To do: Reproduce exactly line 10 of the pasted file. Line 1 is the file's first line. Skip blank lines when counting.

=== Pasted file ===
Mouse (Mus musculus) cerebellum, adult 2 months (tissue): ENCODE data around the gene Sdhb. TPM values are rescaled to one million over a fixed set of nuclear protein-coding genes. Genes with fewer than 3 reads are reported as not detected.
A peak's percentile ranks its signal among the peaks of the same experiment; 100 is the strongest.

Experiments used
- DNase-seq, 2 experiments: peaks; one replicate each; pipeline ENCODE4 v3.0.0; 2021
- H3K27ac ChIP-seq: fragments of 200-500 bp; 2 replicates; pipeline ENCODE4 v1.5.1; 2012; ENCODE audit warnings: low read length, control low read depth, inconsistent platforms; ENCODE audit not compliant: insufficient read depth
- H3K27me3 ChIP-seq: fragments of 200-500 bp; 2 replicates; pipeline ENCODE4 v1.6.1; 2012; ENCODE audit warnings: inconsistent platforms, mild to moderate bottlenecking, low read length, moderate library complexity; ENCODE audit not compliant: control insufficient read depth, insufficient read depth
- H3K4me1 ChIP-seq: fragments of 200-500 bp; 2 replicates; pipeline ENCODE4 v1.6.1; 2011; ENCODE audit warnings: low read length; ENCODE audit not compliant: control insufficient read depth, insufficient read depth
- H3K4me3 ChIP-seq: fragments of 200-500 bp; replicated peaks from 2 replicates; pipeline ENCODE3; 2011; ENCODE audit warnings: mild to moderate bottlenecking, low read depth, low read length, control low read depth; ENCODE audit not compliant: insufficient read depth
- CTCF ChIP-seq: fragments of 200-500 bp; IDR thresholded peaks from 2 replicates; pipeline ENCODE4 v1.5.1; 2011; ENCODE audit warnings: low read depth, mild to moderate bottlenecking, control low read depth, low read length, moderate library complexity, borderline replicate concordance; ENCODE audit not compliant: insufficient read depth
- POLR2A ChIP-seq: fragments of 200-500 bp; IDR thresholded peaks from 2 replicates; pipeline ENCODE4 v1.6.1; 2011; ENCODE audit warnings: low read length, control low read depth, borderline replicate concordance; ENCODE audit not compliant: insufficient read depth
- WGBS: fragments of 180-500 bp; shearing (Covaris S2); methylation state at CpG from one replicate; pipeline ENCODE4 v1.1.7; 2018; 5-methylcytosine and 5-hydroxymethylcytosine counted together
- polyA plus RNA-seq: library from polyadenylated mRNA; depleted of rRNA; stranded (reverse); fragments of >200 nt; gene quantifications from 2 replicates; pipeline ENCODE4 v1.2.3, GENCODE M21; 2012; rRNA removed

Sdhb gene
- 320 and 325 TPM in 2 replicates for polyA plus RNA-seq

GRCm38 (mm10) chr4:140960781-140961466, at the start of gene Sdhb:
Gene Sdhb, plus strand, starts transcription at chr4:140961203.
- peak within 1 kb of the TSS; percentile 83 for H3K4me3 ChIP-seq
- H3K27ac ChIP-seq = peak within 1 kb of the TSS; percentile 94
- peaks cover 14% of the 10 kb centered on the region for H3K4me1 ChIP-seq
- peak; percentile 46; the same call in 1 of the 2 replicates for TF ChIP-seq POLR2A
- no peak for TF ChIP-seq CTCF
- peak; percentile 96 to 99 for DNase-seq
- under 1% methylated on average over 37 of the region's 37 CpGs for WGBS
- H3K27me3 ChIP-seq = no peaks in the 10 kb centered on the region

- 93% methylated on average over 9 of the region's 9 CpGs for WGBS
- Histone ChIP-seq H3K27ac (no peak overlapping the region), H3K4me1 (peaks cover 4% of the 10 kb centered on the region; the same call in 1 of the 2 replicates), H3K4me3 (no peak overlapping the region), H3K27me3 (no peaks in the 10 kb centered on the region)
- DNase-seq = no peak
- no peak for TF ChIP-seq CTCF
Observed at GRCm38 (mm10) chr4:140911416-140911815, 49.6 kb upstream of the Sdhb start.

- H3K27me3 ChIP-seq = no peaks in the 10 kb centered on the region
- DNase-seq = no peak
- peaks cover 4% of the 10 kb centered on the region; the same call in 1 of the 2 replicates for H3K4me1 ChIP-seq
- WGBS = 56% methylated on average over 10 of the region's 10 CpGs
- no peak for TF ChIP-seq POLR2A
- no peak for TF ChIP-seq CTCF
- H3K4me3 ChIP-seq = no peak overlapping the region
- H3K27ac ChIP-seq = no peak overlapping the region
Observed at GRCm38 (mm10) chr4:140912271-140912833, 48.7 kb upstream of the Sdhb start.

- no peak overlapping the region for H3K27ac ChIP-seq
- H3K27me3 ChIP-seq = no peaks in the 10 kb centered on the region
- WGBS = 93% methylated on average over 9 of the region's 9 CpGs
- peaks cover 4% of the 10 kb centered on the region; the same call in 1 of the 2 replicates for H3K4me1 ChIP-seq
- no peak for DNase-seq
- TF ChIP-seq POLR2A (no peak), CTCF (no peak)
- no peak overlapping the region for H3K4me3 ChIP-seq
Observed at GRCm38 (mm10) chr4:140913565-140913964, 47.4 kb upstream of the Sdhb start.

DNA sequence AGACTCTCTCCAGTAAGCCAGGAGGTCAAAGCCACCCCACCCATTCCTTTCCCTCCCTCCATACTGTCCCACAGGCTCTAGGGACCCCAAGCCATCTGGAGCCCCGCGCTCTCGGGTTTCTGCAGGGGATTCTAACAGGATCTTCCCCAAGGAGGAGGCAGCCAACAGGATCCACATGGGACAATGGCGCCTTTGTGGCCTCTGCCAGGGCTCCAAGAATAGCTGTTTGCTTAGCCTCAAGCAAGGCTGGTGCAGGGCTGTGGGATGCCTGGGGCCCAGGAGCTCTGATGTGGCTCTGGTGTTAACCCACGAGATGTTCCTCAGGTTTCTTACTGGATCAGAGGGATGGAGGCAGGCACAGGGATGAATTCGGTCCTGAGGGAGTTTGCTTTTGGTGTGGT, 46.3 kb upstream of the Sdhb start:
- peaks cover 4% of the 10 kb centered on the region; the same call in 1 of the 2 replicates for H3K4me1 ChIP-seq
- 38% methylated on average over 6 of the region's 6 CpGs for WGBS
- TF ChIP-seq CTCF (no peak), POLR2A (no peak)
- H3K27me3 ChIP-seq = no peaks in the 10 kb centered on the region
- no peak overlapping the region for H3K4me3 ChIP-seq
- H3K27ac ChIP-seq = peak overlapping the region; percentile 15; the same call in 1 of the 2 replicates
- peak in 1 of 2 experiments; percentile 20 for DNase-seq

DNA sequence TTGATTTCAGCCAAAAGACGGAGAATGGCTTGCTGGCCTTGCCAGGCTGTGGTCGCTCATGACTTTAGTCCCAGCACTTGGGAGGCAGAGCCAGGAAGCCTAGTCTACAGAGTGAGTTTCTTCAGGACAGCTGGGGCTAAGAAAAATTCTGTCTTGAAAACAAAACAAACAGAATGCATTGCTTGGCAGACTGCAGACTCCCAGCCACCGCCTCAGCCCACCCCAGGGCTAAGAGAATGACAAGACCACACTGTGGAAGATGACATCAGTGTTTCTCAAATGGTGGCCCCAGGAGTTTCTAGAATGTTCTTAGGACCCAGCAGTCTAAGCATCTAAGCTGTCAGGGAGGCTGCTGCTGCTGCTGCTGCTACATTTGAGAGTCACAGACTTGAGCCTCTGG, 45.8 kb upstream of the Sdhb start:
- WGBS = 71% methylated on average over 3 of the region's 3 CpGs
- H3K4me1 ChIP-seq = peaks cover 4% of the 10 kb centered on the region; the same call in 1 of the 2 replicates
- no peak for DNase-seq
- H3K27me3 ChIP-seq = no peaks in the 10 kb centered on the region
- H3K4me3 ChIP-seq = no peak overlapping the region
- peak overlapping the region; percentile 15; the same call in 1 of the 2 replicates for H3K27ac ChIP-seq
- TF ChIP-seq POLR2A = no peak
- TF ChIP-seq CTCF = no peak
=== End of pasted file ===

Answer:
- POLR2A ChIP-seq: fragments of 200-500 bp; IDR thresholded peaks from 2 replicates; pipeline ENCODE4 v1.6.1; 2011; ENCODE audit warnings: low read length, control low read depth, borderline replicate concordance; ENCODE audit not compliant: insufficient read depth